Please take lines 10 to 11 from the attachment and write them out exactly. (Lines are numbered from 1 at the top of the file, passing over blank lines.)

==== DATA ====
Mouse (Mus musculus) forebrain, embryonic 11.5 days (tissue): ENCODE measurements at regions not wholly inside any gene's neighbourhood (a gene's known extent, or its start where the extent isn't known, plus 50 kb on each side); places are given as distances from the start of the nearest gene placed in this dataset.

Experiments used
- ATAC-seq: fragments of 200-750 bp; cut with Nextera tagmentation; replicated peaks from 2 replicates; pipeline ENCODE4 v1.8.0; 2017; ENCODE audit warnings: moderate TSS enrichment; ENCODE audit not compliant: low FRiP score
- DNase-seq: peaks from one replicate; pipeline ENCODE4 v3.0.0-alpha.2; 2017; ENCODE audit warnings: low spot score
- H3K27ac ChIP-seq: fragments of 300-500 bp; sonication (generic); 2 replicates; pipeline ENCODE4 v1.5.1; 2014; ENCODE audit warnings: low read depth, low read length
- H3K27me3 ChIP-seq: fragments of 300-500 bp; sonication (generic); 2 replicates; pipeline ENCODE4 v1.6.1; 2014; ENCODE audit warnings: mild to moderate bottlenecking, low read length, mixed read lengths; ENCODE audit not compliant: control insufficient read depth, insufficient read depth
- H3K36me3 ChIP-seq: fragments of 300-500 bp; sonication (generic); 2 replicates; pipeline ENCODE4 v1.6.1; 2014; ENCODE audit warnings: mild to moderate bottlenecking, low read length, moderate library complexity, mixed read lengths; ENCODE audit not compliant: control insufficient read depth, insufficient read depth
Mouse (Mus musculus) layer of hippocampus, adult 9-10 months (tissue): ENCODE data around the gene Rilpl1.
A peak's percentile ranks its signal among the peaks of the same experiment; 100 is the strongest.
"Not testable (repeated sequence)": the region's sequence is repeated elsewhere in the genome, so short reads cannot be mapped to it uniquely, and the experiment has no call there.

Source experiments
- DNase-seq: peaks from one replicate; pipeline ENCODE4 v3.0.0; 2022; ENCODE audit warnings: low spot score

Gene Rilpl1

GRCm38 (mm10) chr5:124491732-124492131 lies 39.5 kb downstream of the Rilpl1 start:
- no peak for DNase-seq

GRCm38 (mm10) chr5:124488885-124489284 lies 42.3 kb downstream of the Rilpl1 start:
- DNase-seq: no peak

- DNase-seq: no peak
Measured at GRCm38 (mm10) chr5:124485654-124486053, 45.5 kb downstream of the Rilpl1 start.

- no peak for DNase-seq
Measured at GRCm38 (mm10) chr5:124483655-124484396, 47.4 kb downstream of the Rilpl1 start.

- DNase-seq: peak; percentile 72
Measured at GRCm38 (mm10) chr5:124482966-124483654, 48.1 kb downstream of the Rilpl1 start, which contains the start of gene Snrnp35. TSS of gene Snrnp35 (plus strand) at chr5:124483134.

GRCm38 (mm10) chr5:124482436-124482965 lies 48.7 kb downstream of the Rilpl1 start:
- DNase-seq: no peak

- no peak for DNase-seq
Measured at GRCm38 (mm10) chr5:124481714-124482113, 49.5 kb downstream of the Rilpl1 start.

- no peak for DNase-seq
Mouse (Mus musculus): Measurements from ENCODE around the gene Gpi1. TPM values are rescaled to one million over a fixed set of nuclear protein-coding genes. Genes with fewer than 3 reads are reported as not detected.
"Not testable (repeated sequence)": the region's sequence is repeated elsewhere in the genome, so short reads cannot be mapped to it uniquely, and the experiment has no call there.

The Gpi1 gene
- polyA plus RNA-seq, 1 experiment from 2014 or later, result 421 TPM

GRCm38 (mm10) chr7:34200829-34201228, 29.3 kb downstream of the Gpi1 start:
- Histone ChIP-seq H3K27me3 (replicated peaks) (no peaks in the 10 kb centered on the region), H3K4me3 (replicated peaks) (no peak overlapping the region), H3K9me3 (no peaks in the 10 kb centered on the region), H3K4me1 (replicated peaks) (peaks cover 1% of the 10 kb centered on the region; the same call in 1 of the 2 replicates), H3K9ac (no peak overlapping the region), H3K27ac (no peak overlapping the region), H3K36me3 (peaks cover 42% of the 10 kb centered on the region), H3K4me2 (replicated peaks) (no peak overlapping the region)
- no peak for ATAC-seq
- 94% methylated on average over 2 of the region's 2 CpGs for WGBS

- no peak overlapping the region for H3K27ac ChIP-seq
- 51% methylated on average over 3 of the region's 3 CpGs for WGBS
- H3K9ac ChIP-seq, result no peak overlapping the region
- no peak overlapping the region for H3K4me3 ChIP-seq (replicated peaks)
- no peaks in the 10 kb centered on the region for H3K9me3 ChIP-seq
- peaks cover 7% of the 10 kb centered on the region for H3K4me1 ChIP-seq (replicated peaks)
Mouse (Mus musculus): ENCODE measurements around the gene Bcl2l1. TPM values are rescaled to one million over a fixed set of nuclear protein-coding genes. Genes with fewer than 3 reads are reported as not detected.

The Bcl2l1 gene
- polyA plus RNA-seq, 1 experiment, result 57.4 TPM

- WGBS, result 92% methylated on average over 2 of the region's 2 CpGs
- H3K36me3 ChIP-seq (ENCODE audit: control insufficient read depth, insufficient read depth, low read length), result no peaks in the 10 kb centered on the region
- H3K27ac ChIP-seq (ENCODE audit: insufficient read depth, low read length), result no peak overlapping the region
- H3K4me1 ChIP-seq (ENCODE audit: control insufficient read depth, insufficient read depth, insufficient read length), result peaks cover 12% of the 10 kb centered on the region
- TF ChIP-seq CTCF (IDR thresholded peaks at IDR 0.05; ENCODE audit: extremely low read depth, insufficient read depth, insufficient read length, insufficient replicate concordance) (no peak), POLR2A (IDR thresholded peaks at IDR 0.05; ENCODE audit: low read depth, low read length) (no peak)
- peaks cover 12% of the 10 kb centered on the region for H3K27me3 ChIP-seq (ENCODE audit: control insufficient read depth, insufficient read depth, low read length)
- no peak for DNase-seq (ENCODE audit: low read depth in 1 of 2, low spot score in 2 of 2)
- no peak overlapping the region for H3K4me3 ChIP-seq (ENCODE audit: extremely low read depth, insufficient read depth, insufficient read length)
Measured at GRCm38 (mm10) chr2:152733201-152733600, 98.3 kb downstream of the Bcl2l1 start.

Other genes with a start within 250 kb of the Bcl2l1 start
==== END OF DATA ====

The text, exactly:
"Not testable (repeated sequence)": the region's sequence is repeated elsewhere in the genome, so short reads cannot be mapped to it uniquely, and the experiment has no call there.

Source experiments